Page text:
Now, how effective are these techniques? If you listen, if you go back and talk to the Soviets, who are really good at this stuff, and you talk to some of the Vietnam detainees, captives for a long, long time, they will tell you, of course you give up information.

The question is, what do you give up, the quality of it, and can you spin a tale? And you can. In Al Qaeda's training manual, there's a part on interrogation. And it says that any brother subjected to strong physical torture is only obligated to keep to the truth for 72 hours, because nobody can withstand physical torture after that, generally. So they took no revenge against you for being an apostate, for collaborating with the enemy. So I don't think you had to inflict a lot of pain on somebody to get information.

I think what they found themselves in was a conundrum, and it was timing. They had to get this right away. That's what I think led them to some of these more robust interrogation techniques. Generally speaking, it doesn't work. You will get some information, though. Listen, if somebody's going to sleep-deprive me, or if somebody's going to beat me in my midsection or suffocate me or make me do whatever, I think it would take 10 minutes, because I know that I can spin a pretty good story and probably give up some information that they would consider vital. But in point of fact, once I leave the group, everything that I have, everything that I know is obsolete. It's only got a shelf life for a very short period of time, and I go back to my prior statement: Consider the consequences. ...

Do you believe that it's as bad as we hear or even have read in the FBI e-mails and memos? How bad was it?

I think that any agent who walked into a room and saw a subject as has been described -- crawled up in the fetal position, either deprived of water or subjected to unusually warm temperatures, pulling his hair out, people on hunger strikes, and so on -- understands that that person is no good to you from an intelligence perspective. They've collapsed; they're not coherent. So what good is it? What you want to do is you want to sit across the table from them -- "Would you like some tea? How about some figs? How's the wife? How's this? How's this?" Sit there and talk, because people have a natural yearning to talk. They're proud of what they do.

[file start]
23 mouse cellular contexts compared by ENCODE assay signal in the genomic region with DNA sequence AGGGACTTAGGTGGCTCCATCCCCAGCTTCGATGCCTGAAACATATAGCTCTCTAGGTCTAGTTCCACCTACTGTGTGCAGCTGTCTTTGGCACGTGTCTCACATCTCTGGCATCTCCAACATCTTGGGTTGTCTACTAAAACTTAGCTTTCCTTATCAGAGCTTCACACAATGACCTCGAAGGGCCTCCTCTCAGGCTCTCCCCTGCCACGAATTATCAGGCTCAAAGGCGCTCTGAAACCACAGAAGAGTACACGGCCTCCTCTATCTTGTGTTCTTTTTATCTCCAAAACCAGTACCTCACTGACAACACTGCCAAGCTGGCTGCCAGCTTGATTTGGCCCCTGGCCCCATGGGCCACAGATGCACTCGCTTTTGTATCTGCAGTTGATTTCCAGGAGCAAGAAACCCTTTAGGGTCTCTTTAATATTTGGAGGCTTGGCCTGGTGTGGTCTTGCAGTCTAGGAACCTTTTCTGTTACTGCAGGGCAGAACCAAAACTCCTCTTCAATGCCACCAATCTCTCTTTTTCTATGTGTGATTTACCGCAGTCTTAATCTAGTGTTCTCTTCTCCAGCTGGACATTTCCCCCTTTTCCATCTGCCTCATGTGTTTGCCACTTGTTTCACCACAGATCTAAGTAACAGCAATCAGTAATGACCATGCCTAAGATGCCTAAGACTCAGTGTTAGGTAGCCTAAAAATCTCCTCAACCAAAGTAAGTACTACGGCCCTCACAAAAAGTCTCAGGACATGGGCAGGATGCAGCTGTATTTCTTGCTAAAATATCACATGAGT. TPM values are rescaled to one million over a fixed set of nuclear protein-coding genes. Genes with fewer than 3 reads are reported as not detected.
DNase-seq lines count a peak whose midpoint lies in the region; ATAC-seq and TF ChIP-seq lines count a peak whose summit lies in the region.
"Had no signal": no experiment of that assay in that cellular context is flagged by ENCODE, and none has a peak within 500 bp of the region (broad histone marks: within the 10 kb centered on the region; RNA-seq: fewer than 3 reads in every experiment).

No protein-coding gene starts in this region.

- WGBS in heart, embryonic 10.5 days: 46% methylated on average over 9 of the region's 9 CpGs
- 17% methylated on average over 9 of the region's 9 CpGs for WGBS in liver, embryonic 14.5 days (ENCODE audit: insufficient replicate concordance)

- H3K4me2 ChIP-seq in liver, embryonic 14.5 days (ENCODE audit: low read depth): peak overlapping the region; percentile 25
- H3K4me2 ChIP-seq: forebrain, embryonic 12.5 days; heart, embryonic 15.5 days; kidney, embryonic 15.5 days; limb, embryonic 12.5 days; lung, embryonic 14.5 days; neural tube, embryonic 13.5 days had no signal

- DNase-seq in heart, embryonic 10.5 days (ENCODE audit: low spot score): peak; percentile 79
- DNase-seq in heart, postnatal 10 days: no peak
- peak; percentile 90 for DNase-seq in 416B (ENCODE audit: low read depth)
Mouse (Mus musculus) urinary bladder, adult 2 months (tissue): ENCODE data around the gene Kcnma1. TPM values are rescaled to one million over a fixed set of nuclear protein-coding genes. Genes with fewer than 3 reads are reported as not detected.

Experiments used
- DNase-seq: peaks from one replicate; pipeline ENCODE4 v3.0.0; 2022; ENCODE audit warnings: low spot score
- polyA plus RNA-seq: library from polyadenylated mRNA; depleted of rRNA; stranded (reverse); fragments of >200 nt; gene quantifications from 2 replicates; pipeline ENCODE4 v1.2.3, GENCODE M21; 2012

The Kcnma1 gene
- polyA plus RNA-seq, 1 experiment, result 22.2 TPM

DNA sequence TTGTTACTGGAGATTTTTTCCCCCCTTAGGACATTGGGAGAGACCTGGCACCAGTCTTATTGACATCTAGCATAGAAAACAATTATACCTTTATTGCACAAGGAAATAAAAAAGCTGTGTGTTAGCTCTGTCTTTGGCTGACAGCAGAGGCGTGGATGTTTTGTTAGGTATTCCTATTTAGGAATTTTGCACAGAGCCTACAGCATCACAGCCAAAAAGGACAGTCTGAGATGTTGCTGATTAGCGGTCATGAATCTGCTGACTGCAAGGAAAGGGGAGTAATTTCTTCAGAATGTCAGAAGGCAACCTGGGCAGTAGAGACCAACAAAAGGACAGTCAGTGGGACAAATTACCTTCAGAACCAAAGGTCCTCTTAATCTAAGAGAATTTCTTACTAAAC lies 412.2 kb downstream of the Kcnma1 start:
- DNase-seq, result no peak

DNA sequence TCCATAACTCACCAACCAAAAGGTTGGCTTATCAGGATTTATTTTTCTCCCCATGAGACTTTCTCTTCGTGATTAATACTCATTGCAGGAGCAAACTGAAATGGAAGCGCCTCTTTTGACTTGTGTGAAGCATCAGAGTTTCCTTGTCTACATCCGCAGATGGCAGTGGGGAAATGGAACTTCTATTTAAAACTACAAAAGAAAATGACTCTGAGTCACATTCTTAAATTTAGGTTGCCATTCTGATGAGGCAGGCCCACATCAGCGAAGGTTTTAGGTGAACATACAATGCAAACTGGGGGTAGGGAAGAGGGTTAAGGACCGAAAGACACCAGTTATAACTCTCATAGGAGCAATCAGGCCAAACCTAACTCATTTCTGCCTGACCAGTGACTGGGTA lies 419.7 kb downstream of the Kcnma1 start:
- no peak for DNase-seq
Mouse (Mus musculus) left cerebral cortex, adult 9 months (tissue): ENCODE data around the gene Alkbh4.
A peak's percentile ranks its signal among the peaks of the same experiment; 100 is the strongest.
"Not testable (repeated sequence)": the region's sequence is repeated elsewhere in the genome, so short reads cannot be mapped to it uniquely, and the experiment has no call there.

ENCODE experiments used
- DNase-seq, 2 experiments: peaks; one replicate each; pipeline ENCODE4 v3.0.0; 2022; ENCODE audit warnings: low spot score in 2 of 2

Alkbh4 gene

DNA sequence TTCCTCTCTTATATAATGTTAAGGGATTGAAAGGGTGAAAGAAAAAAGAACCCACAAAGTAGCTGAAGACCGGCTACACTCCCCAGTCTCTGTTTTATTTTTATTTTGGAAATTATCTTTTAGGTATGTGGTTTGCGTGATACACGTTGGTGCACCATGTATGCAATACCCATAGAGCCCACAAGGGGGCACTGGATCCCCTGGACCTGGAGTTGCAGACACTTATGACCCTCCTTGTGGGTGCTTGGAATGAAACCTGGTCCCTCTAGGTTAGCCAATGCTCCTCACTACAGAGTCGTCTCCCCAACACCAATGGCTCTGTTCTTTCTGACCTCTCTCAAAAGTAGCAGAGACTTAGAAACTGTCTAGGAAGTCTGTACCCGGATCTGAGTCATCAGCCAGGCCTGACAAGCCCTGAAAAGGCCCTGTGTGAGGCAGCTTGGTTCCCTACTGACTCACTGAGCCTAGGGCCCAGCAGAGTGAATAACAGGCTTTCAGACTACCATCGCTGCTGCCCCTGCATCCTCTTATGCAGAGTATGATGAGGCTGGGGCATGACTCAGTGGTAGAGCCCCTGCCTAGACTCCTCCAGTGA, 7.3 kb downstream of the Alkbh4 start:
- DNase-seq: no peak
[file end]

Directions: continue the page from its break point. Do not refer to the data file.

So why did it happen? Why were guys laying on the floor with their hair pulled out?

I think the chain of command -- clearly the orders were a little bit different. We were operating, again, in this context, as I described earlier, [of] what's permissible. If you can tell me what the pain associated with organ failure is, I'll feel that I've been really enlightened, because that's what we know having been talked about in the so-called torture memo. I don't know what we thought we were going to get, what we were accomplishing. Water boarding, sleep deprivation, probably some drugs, probably creating a parallel universe for some of these guys -- I'm sure that all happened. In worst cases, we know that people have been beaten, and the agency's got I think three murder investigations on the way, if not more. That's not good.

Is this making it up as they go, ad hoc, amateur night?

I think you had very young kids, by and large, maybe the first time they've confronted a subject like this, very little life experience, told to go in there and get a job done, have pressure on them. They've gotten some advice, so-called professional advice, and then it went downhill. It probably wasn't that effective. So I don't know who was overseeing it, I don't know what the orders of the day were, but clearly they at least initially weren't very well defined, and probably made some very serious mistakes -- stiffened the resolve, got a lot of bad information, probably wasted a lot of time. ...

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posted oct. 18, 2005